While this demonstration is impressive (given the incredibly lame performance of humanoids over the last 20 years) it still is far from a “robot that jumps.” In particular, the robot had internal sensors but no external sense. The slow, old-man shuffle the robot displays prevents the truss from banging into its legs. At the speed the robot is moving, you can see the truss tapping the lower leg on a regular basis.

While animals may be clumsy, they are not clumsy in this way. The reason is that they are “sensor-first” and “sensor-dense.” Classic robotics emphasized exhaustive computation from a few sensors, rather than shallow processing from a very large number of sensors found in living things. The result is robots that can do old-man tasks, but have trouble displaying the dexterity often touted for our so-called replacements.

Where will this work go? Given the interesting work Boston Dynamics did on multi-legged robots, one has some hope for Atlas. But it runs the risk of being another grad student demo, despite the fact that the methods of coding Atlas responses seem closer to biology than is typical in these projects.

But, as usual, this is lost on the tech industry, whose “reporters” still pad their stories by implying the robot is much more than it is…

It’s a good thing robotics engineers haven’t figured out how to make humanoids disgruntled yet.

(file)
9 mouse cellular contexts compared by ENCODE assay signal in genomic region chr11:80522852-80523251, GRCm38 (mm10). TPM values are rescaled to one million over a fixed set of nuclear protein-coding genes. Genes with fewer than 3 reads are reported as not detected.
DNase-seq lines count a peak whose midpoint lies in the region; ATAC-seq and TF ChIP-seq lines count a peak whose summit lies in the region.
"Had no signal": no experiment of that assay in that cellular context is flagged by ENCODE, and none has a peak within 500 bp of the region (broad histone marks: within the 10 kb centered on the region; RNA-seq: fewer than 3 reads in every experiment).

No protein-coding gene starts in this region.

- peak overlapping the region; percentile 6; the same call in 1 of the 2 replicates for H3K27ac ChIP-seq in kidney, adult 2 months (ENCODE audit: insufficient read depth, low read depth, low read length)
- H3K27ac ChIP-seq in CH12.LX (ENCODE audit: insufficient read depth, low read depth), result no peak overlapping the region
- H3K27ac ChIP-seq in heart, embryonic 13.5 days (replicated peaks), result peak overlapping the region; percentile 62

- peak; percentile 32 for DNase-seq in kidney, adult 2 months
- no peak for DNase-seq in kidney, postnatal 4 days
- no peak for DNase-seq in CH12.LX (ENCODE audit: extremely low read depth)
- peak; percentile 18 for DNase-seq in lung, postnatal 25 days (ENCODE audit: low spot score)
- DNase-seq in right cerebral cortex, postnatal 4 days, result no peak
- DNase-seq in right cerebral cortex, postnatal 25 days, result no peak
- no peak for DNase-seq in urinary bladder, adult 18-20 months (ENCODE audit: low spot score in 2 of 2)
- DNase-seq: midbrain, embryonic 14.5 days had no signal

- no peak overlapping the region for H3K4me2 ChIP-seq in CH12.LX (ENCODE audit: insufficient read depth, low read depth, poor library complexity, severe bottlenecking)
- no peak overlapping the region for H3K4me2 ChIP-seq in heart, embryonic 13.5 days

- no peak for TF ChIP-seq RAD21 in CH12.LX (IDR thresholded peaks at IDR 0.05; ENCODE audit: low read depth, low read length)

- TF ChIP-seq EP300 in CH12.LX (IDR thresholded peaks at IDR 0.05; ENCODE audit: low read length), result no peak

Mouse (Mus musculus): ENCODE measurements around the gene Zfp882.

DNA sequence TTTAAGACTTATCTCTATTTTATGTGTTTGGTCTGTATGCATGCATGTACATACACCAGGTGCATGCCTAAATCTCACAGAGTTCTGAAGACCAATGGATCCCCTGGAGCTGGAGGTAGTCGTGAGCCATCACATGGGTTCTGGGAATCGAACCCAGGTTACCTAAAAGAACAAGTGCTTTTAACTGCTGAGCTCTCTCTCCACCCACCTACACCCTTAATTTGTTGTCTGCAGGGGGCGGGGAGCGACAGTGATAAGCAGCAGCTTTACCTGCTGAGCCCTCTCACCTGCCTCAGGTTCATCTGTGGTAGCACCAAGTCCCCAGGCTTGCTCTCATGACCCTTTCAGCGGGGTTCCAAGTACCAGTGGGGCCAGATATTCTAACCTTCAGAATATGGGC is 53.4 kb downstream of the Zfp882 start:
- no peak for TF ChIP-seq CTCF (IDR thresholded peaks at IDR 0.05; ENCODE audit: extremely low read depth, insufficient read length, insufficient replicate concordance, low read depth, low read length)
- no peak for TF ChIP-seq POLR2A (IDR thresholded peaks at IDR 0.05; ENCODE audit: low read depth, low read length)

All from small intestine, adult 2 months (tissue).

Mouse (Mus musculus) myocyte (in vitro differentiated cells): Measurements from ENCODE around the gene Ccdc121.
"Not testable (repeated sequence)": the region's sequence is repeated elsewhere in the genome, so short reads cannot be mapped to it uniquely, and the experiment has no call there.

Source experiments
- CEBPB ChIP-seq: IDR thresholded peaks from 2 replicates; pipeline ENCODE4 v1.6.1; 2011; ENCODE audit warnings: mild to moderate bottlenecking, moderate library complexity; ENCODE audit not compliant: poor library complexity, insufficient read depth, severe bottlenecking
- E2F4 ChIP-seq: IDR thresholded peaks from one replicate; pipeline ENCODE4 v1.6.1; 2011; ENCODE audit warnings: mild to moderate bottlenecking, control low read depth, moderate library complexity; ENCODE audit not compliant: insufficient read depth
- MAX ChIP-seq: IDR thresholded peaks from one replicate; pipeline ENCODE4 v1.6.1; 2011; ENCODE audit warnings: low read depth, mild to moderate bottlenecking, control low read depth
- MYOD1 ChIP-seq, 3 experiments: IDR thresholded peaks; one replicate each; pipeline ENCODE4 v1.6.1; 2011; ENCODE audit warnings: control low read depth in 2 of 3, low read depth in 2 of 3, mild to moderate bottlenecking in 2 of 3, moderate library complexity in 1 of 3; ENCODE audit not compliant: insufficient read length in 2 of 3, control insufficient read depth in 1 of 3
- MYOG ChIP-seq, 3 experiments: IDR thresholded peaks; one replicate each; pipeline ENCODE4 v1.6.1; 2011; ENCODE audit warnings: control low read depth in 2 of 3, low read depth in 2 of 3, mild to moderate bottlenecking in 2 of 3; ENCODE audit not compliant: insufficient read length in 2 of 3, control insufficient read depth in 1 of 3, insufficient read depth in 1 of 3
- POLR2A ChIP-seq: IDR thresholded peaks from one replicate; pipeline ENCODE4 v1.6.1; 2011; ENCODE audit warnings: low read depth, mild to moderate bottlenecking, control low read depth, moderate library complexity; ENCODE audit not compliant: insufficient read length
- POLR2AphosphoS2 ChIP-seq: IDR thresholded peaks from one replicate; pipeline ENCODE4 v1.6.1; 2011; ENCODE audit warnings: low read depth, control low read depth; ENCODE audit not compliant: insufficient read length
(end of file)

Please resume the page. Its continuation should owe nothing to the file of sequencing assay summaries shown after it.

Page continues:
Gizmodo (of course)

Moving smoothly in the world is a arthropod-level function. There are about 50 more levels necessary on any robot (even if Atlas moves faster than a super-old man someday) before we get to “disgruntled.” And it is NOT scary to see a machine do this – instead, it is a bit pathetic. Our machine overlords turn out be be shuffly old men.

Why has implying robots can do more than they can turned into a cute way to end a tech story? This is not the same as saying robots may be dexterous someday. And why do we need to be “scared?”

Frankly, I’m more frightened of super-sized cellphones.

Bionic trunks and robotic food

An example of an unconventional robot motion system from a very interesting company, Festo.

This mechanical version of an elephant’s trunk (or octopus tentacle) could change how robots are used.

This same company is experimenting with a robotic kangaroo, whose leg mechanism can recover energy during hops like a real kangaroo.

Finally, their eSpheres project tries to implement a clould of gnats, which circle in a defined space of air without colliding:

These are very interesting projects, though they also lead to creepy future visions of robot gnat drone swarms annoying us, possibly even including man-machine music from our fave robot band, Kraftwerk.

Also, the drone swarms might not just circle, but fly like birds…liike those seen in the COLLMOT Robotic Research Project:

Meanwhile, the non-jump robots advance in triumph everywhere, in people’s minds if not completely in reality. Here’s an update of the “Robot Nation” argument posted by Marshall Brain a decade ago on the end of fast food jobs.

Obviously, the CNN journalists (sic) didn’t know and/or mention this work.